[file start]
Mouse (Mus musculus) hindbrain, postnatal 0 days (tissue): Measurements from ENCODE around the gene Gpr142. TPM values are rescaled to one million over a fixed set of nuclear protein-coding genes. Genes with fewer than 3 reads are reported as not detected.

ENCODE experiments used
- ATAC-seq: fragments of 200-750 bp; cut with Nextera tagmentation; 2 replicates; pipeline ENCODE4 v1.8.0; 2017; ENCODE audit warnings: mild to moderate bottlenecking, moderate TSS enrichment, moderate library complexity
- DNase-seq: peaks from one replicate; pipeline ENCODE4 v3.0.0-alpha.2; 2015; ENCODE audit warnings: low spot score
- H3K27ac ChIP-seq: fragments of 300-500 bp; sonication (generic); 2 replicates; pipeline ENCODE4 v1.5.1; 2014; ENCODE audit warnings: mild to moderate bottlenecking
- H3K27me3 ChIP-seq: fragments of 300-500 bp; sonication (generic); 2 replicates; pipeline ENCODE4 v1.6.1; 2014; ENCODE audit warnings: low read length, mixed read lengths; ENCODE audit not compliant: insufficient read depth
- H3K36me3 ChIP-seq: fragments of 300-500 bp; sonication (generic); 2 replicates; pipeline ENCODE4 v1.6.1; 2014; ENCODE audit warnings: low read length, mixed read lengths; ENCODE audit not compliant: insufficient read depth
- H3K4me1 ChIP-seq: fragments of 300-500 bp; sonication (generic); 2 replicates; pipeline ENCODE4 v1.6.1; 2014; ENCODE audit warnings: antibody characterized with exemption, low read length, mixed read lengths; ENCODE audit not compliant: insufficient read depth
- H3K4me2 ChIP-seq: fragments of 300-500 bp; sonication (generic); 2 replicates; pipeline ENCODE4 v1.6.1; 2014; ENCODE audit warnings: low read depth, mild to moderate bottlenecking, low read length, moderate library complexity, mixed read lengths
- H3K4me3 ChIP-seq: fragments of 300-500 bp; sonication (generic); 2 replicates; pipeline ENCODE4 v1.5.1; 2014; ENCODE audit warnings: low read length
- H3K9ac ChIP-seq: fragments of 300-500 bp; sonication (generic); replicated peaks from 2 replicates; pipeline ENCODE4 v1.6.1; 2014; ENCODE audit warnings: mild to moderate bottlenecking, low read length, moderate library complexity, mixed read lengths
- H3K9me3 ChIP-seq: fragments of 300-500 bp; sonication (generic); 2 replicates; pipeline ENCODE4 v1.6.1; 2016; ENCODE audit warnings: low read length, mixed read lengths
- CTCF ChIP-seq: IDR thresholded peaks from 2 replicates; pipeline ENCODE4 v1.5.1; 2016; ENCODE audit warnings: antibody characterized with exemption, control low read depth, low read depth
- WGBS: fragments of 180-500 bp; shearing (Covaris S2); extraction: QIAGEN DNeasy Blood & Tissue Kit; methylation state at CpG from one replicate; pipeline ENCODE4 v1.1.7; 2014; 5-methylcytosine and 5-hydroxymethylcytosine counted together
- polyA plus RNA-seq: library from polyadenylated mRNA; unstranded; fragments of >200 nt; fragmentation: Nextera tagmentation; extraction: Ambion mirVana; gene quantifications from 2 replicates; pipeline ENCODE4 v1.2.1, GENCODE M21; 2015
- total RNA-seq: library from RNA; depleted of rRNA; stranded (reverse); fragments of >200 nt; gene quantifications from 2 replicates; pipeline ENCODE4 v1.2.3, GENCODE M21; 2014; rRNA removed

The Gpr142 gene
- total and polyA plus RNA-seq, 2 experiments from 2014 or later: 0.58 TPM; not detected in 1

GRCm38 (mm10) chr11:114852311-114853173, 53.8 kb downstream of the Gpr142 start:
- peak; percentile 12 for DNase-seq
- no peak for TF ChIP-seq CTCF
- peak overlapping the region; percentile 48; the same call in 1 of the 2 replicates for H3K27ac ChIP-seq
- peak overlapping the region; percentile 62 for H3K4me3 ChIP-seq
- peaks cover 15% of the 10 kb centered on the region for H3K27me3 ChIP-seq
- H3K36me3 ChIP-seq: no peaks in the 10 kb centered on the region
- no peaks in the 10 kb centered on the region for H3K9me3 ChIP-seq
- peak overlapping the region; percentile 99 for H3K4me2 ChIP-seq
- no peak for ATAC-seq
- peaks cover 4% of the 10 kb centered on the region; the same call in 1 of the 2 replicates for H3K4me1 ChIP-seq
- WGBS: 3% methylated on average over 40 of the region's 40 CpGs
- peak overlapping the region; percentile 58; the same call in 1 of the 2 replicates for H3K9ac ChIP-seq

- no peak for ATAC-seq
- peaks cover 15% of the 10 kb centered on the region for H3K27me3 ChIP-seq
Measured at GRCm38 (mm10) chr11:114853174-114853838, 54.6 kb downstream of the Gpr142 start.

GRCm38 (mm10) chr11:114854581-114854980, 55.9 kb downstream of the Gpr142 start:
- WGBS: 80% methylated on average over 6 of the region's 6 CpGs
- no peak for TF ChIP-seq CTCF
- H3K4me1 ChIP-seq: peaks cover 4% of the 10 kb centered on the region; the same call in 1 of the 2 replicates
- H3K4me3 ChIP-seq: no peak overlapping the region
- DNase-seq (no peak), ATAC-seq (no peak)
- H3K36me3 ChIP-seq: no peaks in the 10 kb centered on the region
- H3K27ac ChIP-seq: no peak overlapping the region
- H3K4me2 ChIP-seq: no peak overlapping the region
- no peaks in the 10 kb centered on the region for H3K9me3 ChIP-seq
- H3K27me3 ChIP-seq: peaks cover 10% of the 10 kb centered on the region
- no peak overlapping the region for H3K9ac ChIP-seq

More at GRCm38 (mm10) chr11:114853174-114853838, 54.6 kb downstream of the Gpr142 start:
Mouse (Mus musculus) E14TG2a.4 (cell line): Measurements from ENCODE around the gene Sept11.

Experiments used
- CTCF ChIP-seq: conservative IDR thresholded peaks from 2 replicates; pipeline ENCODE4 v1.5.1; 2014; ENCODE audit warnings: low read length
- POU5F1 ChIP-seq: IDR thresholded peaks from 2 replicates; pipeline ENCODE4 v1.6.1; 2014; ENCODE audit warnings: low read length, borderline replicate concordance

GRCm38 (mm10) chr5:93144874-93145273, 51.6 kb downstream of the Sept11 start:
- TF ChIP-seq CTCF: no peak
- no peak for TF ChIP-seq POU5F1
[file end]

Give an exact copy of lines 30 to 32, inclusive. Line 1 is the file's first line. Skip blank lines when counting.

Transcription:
- WGBS: 3% methylated on average over 40 of the region's 40 CpGs
- peak overlapping the region; percentile 58; the same call in 1 of the 2 replicates for H3K9ac ChIP-seq

- no peak for ATAC-seq